Eating regular family meals has many positive benefits for the family and healthy outcomes for children.
Studies confirm that adolescents whose families provide meal frequency as well as a positive meal-time atmosphere are more likely to have healthy eating patterns and less likely to have eating disorders as well as reducing several at-risk and addictive behaviors (see "Benefits of the Dinner Table Ritual" New York Times, May 3, 2005).
Families have very busy lives, and finding time (not to mention energy) for food preparation is difficult. We just need to remind ourselves that our short-ranged behaviors and priorities can have serious consequences in the long run. Those who are determined to make improvements will do so.
Small changes can have monumental results. Consider these:
Do you find that you rarely sit down together to eat? Perhaps make it possible to eat once or twice a week together. If you eat together once or twice a week, make room in your schedule for three or four.
Do you find that dinnertime is a difficult time of day to bring everyone together? Perhaps plan for breakfasts to offer the benefits of the "dinner table" ritual instead. However, there is a threat that it might become a "grab and go" instead of a sit-down-together unhurried experience, so be careful.
Do you find that fixing food at 6 p.m. is the "meltdown" time of day for you and your children? No wonder we jump in the car and head off to Wendy's. Try changing your meal-time planning with ideas such as:
Using crockpot or slow-cook dishes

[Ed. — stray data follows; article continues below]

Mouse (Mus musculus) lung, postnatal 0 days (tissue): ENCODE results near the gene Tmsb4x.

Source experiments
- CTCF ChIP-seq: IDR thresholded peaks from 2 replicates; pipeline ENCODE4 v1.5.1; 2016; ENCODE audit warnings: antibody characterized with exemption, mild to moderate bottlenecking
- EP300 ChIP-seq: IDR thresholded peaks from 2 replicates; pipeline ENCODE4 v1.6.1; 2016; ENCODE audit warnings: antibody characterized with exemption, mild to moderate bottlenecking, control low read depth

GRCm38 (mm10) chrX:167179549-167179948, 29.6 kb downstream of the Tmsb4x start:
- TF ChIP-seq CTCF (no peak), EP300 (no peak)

Cooking in larger quantities and freezing dinners ahead of time to be reheated easily later
Having your children help with the preparation to get the food on the table faster, making the time together more enjoyable and teaching essential life skills to family members.
Yes, it's preferable that the meals are home-cooked and that vegetables, whole grains and fruits prevail over other non-essential foods. But the bigger concern is the quality of interaction at that time of day than the food itself.
Making pancakes and sausage can be a great option for dinner once a week, especially for picky eaters and parents who are intimidated by making Chicken Salad Sandwiches (which I recently made — it only has a 10-minute prep). Add the healthy stuff later as your confidence grows.
Finally, those research study outcomes happen when the kids know they are needed at home and welcomed at the table. Children will not want to sit down if their chair becomes an instrument of interrogation and torture as they are continually criticized while passing the salt. Parents who do family meals right create a warm, friendly environment as they look each other in the eye across the table, ask questions, listen and laugh together.
Turn off the TV.
Turn off the cellphones and other electronic devices.
Turn on your parenting power to influence your kids for a lifetime of good.
Julie K. Nelson is the author of "Parenting With Spiritual Power," a speaker and professor at Utah Valley University. Her website is www.nelsonjuliek.com, where she writes articles on the joys, challenges and power of parenting.
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